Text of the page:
PARIS — Space hardware and services provider MDA Corp. of Canada reported double-digit increases in revenue and operating profit for the six months ending June 30 but said flagship programs in Earth observation and telecommunications are encountering delays.
The company for the first time expressed doubt about whether its pioneering effort with partner Intelsat General Corp. of Washington to refuel satellites in orbit would be able to close its business case given the tepid reception it has received from the U.S. government.
Richmond, British Columbia-based MDA said it had set aside, for now, an effort to make a billion-dollar acquisition in the United States to give its space business improved access to the U.S. government market because no suitable matches could be found. Instead, it will return part of its large cash stockpile to shareholders while seeking smaller U.S. acquisition targets.
In a July 29 conference call with investors, MDA said its core businesses of providing communications satellite components and radar satellite Earth observation services continue to do well. MDA reported that revenue for the six months ending June 30 was 401.4 million Canadian dollars ($411 million), up 28 percent from the same period a year ago. Operating profit, at 55.6 million Canadian dollars, was up 22 percent.
MDA Chief Executive Daniel E. Friedmann had said since the company sold its property-information business in January that the cash would be used to make what he called a “transformational” acquisition in the United States. If no such deal materialized by July, he said, part of the cash would be returned to shareholders.
With no deal in sight, MDA will be repurchasing 500 million Canadian dollars in its own stock. MDA Chief Financial Officer Anil Wirasekara said during the conference call that the share repurchase would still leave MDA with enough cash to fund its existing operations and make an acquisition.
Friedmann said that even if a U.S. target materialized, it would not be easy for MDA to conclude a deal given the uncertainties about future U.S. government spending. This uncertainty, at the U.S. Defense Department and other U.S. government agencies, “is in our view too large to perform a transaction of that magnitude in the near future,” Friedmann said.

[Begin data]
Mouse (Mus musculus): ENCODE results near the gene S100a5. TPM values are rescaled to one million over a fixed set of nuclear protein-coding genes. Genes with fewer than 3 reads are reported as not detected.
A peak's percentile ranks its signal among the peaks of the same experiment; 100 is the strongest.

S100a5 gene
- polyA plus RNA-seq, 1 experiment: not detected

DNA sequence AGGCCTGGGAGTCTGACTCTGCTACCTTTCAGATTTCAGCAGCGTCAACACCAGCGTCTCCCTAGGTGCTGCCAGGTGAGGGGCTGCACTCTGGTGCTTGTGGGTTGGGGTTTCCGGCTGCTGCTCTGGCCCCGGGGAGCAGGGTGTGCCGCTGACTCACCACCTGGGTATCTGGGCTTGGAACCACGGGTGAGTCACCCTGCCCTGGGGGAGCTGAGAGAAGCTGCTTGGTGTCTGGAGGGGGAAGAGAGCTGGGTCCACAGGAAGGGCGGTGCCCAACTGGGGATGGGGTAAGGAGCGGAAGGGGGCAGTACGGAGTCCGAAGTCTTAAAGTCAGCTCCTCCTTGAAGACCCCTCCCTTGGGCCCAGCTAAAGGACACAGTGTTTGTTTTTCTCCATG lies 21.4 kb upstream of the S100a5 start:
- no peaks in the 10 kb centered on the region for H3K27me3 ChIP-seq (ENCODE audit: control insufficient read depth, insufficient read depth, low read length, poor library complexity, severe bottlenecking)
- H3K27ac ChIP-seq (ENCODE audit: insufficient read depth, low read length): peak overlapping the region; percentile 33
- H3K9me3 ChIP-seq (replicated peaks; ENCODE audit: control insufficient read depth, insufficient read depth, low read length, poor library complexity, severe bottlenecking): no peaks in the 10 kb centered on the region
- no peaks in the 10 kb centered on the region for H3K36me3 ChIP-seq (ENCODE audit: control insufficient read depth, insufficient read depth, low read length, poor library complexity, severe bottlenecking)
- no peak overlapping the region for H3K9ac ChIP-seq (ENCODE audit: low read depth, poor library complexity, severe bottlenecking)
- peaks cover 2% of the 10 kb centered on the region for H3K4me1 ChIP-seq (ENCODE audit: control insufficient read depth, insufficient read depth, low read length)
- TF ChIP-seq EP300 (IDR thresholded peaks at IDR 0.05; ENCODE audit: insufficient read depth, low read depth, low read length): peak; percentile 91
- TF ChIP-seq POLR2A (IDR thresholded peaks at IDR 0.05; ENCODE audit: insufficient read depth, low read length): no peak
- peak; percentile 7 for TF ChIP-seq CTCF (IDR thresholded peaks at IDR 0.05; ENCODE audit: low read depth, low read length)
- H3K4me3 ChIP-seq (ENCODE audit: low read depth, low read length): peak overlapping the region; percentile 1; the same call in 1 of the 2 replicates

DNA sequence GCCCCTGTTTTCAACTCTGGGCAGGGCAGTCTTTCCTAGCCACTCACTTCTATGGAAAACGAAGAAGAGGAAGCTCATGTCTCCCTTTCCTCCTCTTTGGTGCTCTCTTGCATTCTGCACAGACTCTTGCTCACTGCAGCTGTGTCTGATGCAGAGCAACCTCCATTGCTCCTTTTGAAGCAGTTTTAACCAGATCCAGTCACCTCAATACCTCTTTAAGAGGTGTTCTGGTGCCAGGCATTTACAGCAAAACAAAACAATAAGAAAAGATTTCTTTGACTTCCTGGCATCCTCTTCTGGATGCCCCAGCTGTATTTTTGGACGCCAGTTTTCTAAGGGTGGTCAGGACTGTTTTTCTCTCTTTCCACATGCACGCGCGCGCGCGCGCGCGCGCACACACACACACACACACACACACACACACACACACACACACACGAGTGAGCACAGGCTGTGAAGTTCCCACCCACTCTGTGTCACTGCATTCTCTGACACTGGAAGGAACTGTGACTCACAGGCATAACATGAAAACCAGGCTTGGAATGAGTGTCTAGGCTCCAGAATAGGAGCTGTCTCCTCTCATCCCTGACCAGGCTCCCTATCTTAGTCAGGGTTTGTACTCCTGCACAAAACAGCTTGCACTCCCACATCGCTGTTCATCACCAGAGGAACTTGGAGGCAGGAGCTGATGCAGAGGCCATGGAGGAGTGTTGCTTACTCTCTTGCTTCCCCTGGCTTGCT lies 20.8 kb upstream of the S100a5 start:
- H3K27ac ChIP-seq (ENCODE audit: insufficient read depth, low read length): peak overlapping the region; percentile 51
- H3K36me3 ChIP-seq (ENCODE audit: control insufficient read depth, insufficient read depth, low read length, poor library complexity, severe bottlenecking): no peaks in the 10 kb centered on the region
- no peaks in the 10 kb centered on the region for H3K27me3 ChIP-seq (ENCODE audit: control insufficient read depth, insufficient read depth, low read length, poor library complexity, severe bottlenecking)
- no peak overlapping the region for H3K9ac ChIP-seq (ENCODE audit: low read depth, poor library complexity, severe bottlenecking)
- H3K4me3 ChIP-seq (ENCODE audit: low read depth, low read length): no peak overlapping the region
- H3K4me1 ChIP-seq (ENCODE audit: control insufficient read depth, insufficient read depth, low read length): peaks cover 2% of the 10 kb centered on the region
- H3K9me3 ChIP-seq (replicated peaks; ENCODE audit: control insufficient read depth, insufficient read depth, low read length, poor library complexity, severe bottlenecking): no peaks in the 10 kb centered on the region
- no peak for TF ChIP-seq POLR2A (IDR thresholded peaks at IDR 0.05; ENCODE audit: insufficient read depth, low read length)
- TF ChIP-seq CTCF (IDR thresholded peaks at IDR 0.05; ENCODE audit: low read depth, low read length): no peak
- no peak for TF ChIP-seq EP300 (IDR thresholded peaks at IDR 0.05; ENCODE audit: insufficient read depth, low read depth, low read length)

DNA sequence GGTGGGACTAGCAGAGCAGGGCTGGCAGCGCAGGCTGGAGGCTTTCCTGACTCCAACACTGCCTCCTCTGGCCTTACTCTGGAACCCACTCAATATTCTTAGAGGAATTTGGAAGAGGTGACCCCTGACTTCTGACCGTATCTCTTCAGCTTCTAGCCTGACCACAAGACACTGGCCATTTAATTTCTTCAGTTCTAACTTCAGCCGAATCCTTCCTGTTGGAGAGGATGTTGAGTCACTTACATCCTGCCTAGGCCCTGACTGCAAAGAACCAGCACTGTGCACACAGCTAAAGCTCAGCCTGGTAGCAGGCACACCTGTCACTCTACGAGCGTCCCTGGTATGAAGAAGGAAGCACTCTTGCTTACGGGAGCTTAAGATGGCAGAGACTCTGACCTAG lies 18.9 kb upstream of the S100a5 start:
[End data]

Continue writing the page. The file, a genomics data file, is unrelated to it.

While MDA’s overall business is doing well, the company is confronting obstacles in several business lines.
The Canadian military’s exit from Afghanistan will cut in half MDA’s annual $100 million in business providing allied governments a service to patrol Afghanistan with unmanned aerial vehicles. Australia remains a core customer, but there is no immediate prospect of replacing the Canadian business, which ended in July.
MDA’s breakthrough contract in telecommunications satellites with the Ukrainian government, meanwhile, is in jeopardy because Ukraine has been unable to secure regulatory rights to the radio frequencies the satellite is intended to use. The Ukrainian business is MDA’s first major award as a prime contractor for a commercial telecommunications satellite. Backed by Export Development Canada, the export-credit agency, the contract was valued at $254 million including the satellite’s construction, launch and insurance.